Nation’s electric grid could face winter challenges
A recent NERC assessment says risks grow with the retirement of coal and nuclear generation.
The increasing demand for electricity and the retirement of reliable power plants are contributing to an “unprecedented” risk of power shortages across the United States this winter, according to a report from the North American Electric Reliability Corporation (NERC).
NERC, the entity charged with maintaining the reliability of the electric grid, issued its annual Winter Reliability Assessment in November. This assessment indicates that the shutdown of dependable power plants, inadequate generation weatherization, fuel supply risks and a shortage of natural gas pipeline capacity could lead to requests for energy conservation and the potential for controlled power outages across the U.S.
“The bulk power system is impacted year after year, more than it has ever been,” said John Moura, NERC’s director of reliability assessment. “Weather is the most influential factor. The grid has to constantly balance supply and demand.”
If power supply is not adequate to balance demand, controlled outages must be implemented to avoid cascading failures. In extreme cold temperatures, short outages can present extraordinary hardships – and can even be life-threatening.
Minnkota Power Cooperative has more than enough electric generation resources (coal, wind and hydro) to meet its requirements throughout the year. However, Minnkota is interconnected with other utilities across the Upper Midwest through an organization called MISO. Challenges in other parts of the MISO region can and do impact Minnkota’s operations.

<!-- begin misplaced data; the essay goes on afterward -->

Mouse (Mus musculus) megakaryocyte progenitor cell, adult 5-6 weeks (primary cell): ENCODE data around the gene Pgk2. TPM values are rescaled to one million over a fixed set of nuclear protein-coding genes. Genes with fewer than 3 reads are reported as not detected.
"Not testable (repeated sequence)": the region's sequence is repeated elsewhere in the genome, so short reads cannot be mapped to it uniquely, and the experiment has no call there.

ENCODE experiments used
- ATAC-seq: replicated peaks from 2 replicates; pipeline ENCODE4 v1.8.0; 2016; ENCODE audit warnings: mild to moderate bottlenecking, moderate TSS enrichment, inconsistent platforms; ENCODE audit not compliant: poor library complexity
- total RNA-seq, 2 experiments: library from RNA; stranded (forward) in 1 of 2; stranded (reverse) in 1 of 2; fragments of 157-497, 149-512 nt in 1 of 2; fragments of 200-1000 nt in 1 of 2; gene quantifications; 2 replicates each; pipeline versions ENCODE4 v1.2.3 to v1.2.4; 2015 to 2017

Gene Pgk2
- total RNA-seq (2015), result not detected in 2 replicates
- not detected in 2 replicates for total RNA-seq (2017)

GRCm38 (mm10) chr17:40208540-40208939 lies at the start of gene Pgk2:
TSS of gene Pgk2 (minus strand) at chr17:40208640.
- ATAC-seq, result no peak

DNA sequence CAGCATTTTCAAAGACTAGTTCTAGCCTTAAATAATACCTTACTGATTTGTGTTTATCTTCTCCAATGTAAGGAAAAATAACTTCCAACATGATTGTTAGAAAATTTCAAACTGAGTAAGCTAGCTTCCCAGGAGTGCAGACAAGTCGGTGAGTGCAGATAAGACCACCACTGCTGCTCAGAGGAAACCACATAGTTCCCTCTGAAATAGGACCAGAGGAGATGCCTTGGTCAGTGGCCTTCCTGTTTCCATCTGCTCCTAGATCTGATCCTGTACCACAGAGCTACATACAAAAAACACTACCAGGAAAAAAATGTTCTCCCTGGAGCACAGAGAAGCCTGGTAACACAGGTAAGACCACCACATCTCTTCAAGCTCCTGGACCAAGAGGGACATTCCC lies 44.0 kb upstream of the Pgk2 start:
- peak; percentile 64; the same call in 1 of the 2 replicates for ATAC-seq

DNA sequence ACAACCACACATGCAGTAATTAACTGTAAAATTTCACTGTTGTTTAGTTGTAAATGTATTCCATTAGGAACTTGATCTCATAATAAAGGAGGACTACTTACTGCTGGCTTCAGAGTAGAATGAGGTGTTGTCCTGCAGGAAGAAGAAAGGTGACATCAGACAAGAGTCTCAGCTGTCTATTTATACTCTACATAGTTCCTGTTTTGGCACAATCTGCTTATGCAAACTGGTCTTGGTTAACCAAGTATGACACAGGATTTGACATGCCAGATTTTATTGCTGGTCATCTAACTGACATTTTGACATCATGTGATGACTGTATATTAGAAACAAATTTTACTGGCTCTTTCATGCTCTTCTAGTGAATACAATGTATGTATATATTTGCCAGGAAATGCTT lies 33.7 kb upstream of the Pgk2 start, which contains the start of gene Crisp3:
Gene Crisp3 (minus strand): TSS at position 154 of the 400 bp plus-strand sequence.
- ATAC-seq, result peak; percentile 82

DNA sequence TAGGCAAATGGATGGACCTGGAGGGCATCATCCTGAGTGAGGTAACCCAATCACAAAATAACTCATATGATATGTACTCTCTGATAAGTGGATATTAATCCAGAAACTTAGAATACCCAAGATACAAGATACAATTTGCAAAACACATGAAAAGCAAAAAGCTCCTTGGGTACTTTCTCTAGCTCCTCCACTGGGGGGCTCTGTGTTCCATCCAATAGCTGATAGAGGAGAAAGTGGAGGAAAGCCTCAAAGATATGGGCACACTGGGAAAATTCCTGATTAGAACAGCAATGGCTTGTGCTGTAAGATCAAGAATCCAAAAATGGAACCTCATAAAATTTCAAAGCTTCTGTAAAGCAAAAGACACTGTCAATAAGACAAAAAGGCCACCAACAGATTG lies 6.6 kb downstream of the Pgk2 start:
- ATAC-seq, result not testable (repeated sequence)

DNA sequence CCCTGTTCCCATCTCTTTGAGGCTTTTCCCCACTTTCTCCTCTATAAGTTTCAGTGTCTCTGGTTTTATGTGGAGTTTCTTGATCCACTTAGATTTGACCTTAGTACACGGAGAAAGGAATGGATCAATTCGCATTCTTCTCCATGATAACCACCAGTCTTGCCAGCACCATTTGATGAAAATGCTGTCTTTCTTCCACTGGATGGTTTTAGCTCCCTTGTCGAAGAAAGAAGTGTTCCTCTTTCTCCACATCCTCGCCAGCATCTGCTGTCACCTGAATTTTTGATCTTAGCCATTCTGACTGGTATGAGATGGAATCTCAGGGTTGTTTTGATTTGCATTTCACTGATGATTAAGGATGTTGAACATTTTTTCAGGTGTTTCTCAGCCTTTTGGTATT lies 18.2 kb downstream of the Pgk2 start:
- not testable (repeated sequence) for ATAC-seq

Since last winter, more than 4.2 gigawatts (equivalent to 4.2 billion watts) of coal and nuclear power plant capacity were retired without adequate replacement in other areas of the MISO system. These resources provide vital reliability and resiliency to the grid because they have the ability to operate on a 24/7 basis and are built to run in subzero temperatures. Conversely, wind and solar farms can be prone to operational challenges in extreme cold conditions – including shutdown.
Minnkota is taking action to ensure it is ready for the winter season and is doing everything possible to protect its membership from challenges, including:
- Routine maintenance and weatherization of electric generation and transmission assets are conducted to ensure reliability.
- Minnkota continues to operate and maintain its coal-based resources, which have performed well in polar vortex events and during other weather-related challenges.
- Minnkota’s robust off-peak program provides vital grid support during extreme events and helps shield the membership from high-cost energy purchases on the open market.
- Minnkota continues to advocate for a sensible energy transition that works toward environmental goals while still ensuring the reliability of the electric grid.
- Minnkota will continue to work with policymakers to help explain the impacts of legislation on the reliability and affordability of electricity.